Tue. Nov 30th, 2021

Educational Saving Bonds (ESBs) are not like the other bonds; they are investment security notes offered only by the United States Treasury Department to specific banks and credit unions. Considered to be one of the safest ways of investing in the United States, ESBs provide investors with the opportunity to support government-funded projects. Depending on the security paper’s denomination, the government pays back interest to the investor at set interest rates. Just like other common bonds, educational saving bonds are transferable; they can be bought and sold at the bond exchange market. Accumulated interests are usually issued after a certain time (usually after six months).

It is a common rule in the U.S. that all saving bonds should be taxed on interests that they have accumulated. However, there is an exception when it comes to educational saving bonds. With ESBs, tax deduction on bond interest accumulation is not done. A bond holder can claim part or full exclusion on the amount gained from such programs, but certain requirements must be met in order for this to happen.

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· The bond must be categorized under the series EE/E, or Series I bonds, that begun in 1990.

· Age is a factor to consider when purchasing this bond. An investor qualifies for an ESB when he/she is above 24 years at the time of purchase. The Federal law pertaining to these kinds of bonds is strict, and a potential owner must be at least 24 years before the issue date of the bond. Information regarding the bond’s issue date is found on the front part of the security note.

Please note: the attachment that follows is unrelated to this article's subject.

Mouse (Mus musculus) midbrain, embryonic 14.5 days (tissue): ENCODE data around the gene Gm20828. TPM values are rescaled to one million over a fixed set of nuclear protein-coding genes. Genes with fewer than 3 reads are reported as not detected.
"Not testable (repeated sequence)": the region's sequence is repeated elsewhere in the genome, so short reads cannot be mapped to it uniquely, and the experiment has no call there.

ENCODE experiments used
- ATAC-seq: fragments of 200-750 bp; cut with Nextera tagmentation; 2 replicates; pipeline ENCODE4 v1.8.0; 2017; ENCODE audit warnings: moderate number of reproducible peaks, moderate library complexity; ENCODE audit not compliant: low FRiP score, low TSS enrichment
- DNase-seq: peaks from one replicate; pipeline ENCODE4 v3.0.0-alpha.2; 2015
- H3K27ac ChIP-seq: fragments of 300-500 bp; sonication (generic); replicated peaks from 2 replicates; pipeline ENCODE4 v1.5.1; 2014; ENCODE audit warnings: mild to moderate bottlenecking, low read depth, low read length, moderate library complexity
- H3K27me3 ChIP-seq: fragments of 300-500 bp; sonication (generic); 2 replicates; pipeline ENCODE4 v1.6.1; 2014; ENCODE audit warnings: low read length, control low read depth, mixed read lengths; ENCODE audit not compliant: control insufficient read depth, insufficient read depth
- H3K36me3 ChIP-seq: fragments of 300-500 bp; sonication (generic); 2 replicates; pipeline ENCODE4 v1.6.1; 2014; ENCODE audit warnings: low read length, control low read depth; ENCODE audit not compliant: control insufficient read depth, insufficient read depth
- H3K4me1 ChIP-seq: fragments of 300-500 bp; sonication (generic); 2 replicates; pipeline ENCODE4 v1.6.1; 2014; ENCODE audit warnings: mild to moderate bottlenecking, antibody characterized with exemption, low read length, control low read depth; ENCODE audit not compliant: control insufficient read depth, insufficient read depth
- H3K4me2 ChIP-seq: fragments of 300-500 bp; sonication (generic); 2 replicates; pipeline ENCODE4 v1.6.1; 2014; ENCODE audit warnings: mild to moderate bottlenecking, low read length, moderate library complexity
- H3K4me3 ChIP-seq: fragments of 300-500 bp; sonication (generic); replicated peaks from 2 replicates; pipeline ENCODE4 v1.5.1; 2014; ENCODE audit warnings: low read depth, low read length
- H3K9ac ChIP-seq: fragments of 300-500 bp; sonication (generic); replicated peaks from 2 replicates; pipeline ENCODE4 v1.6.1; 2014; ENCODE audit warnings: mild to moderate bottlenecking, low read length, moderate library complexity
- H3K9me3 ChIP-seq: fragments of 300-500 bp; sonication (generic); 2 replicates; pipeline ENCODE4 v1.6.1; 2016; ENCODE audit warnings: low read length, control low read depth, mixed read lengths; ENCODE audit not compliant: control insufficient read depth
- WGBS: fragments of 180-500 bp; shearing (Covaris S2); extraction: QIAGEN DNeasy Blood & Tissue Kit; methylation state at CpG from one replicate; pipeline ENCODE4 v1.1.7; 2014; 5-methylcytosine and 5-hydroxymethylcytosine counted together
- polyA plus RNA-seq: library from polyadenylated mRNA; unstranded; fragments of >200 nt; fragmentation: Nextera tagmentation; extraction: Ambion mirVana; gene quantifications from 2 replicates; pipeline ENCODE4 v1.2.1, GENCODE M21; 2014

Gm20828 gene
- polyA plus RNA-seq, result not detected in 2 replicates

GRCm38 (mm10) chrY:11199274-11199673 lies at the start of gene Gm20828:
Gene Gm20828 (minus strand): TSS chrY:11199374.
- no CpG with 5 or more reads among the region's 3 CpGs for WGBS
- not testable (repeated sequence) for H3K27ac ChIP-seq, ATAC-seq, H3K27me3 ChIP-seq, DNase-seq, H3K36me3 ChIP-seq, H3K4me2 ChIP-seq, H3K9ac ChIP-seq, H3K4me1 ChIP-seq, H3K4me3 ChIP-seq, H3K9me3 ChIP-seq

· When an individual decides to buy an educational saving bond, the name appearing on the note must exclusively be his/hers. No one can buy an ESB on behalf of another person, unless in instances of partnership. In a partnership scenario, both partners’ names must appear on the filing form.

· Educational saving bonds must be used for educational purposes only; either for personal education or funding a child’s education. If the funds are for child education, the child is listed as a beneficially and not as a co-owner. Married couples should file joint returns in order for them to qualify for tax interest exclusion.

· An important thing to note is that the maximum allowable modified adjusted gross income (MAGI) is$85,100 for a single person and $135,000 for joint partners.

Educational saving bonds are a great way of saving for higher education. With a small starting amount of about $25, one can have a solid backup for children’s education using these services.

Rob L Daniel and partners of Limon Whitaker & Morgan, for years have helped businesses and individuals Nationwide, with their delinquent IRS & State tax problems. The firm is based in Los Angeles, California USA. [http://www.limonwhitaker.com] / Tel:888.321.6188

By rahul